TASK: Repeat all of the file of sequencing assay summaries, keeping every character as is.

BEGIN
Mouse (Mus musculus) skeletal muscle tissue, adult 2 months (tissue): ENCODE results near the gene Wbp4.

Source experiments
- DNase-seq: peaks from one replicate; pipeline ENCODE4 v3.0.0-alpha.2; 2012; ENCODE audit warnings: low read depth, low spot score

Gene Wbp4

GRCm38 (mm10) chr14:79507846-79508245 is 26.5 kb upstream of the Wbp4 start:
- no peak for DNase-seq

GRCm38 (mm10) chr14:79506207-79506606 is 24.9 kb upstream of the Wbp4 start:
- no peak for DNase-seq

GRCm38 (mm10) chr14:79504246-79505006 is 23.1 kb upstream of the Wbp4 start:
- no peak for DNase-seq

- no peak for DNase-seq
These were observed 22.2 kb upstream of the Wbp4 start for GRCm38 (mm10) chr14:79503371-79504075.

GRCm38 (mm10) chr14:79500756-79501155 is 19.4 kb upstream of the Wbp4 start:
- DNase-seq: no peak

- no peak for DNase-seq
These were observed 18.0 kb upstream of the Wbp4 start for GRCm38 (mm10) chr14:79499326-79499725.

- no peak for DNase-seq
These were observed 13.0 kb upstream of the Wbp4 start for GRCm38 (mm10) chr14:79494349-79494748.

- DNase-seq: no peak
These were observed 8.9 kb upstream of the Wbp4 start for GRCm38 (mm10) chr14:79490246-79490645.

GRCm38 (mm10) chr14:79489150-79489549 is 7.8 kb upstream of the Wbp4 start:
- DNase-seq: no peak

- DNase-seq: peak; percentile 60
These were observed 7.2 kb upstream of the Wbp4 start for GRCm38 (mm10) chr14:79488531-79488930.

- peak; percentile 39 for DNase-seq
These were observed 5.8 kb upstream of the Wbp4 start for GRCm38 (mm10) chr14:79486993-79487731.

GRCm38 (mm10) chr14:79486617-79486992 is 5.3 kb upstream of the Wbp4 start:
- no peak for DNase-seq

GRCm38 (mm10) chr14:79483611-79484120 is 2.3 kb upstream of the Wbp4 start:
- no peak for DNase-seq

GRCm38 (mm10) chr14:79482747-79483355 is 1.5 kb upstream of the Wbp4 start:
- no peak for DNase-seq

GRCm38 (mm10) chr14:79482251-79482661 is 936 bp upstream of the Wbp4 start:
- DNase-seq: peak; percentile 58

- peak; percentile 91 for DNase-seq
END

Mouse (Mus musculus) skeletal muscle tissue, adult 2 months (tissue): ENCODE results near the gene Wbp4.

Source experiments
- DNase-seq: peaks from one replicate; pipeline ENCODE4 v3.0.0-alpha.2; 2012; ENCODE audit warnings: low read depth, low spot score

Gene Wbp4

GRCm38 (mm10) chr14:79507846-79508245 is 26.5 kb upstream of the Wbp4 start:
- no peak for DNase-seq

GRCm38 (mm10) chr14:79506207-79506606 is 24.9 kb upstream of the Wbp4 start:
- no peak for DNase-seq

GRCm38 (mm10) chr14:79504246-79505006 is 23.1 kb upstream of the Wbp4 start:
- no peak for DNase-seq

- no peak for DNase-seq
These were observed 22.2 kb upstream of the Wbp4 start for GRCm38 (mm10) chr14:79503371-79504075.

GRCm38 (mm10) chr14:79500756-79501155 is 19.4 kb upstream of the Wbp4 start:
- DNase-seq: no peak

- no peak for DNase-seq
These were observed 18.0 kb upstream of the Wbp4 start for GRCm38 (mm10) chr14:79499326-79499725.

- no peak for DNase-seq
These were observed 13.0 kb upstream of the Wbp4 start for GRCm38 (mm10) chr14:79494349-79494748.

- DNase-seq: no peak
These were observed 8.9 kb upstream of the Wbp4 start for GRCm38 (mm10) chr14:79490246-79490645.

GRCm38 (mm10) chr14:79489150-79489549 is 7.8 kb upstream of the Wbp4 start:
- DNase-seq: no peak

- DNase-seq: peak; percentile 60
These were observed 7.2 kb upstream of the Wbp4 start for GRCm38 (mm10) chr14:79488531-79488930.

- peak; percentile 39 for DNase-seq
These were observed 5.8 kb upstream of the Wbp4 start for GRCm38 (mm10) chr14:79486993-79487731.

GRCm38 (mm10) chr14:79486617-79486992 is 5.3 kb upstream of the Wbp4 start:
- no peak for DNase-seq

GRCm38 (mm10) chr14:79483611-79484120 is 2.3 kb upstream of the Wbp4 start:
- no peak for DNase-seq

GRCm38 (mm10) chr14:79482747-79483355 is 1.5 kb upstream of the Wbp4 start:
- no peak for DNase-seq

GRCm38 (mm10) chr14:79482251-79482661 is 936 bp upstream of the Wbp4 start:
- DNase-seq: peak; percentile 58

- peak; percentile 91 for DNase-seq